Neutral Citation No. [2010] NIQB 56 Ref: TRE7846

Judgment: approved by the Court for handing down

Delivered: 10/05/2010
(subject to editorial corrections)*    








Reilly’s (James Clyde) Application [2010] NIQB 56















[1]        By written judgment delivered on 13 April 2010[1] the Court found that the decision of the Parole Board dated 20 July 2009 denying the applicant an oral hearing violated Art 5(4) ECHR and common law and indicated that it would hear the parties on the question of relief.


[2]        It was agreed between the parties that the decision of the Parole Board of 20 July 2009 should be quashed and the issues which remain between the parties are whether there should be an order of mandamus or certiorari and whether damages should be awarded for the breach of Art5(4). Both parties agreed that the question of relief could be decided on the basis of the papers and the written submissions and that there was no requirement for a further hearing in that respect.




Mandamus or Certiorari


[3]        The respondent accepts that it follows from the Court’s Judgment that certiorari must issue to quash the impugned decision and that the Board would then take a further decision on the applicant’s case which would be to refer his case to an oral hearing panel. As a result of a “serious backlog” of oral hearing cases the respondent asserts that the applicant’s case would not yet have been heard even if the decision of 20 July 2009 had been to grant him an oral hearing. In undertaking to grant the applicant an oral hearing the Parole Board also undertook to give the applicant’s case the same listing priority as it would have had if an oral hearing had been granted by the decision in July 2009 and that this would therefore ensure that he didn’t suffer any disadvantage as a result of the Parole Board’s original erroneous decision in July 2009. In light of those undertakings the respondent submitted that mandamus is unnecessary.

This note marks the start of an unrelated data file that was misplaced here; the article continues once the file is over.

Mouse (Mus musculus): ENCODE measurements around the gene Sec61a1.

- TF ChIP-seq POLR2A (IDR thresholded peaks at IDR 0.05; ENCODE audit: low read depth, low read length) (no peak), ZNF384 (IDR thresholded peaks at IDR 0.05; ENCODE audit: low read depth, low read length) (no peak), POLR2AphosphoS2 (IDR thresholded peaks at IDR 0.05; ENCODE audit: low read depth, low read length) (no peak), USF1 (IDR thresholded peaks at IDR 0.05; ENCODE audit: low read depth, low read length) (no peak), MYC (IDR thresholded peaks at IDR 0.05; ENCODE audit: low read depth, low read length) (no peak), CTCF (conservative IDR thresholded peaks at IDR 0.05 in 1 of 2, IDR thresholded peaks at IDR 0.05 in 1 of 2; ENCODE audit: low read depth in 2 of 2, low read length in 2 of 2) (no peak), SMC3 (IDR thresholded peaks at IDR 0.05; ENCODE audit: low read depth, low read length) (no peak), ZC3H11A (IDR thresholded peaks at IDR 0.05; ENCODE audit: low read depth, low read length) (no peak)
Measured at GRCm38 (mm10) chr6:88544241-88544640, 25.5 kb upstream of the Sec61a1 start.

[4]        The applicant submitted that on a principled basis mandamus should issue, inter alia, contending  that the need for such an order is underlined by the Parole Board’s further reasons for suggesting that no mandamus was required and specifically the evidence regarding a serious backlog. The applicant submitted that the respondent’s description of the backlog itself represents a putative violation of Art 5(4) due to the failure of the State which it was submitted appeared to be due to a lack of Judges related to the failure of the State to organise its legal system so as to comply with the Convention’s requirements. In those circumstances the applicant submitted that the undertaking suggested by the Parole Board is insufficient to protect the applicant’s rights under Art 5(4) ECHR and the Court should not accept the undertaking in preference for its powers of mandamus since to do so would, they submitted, be akin to condoning a putative ongoing violation.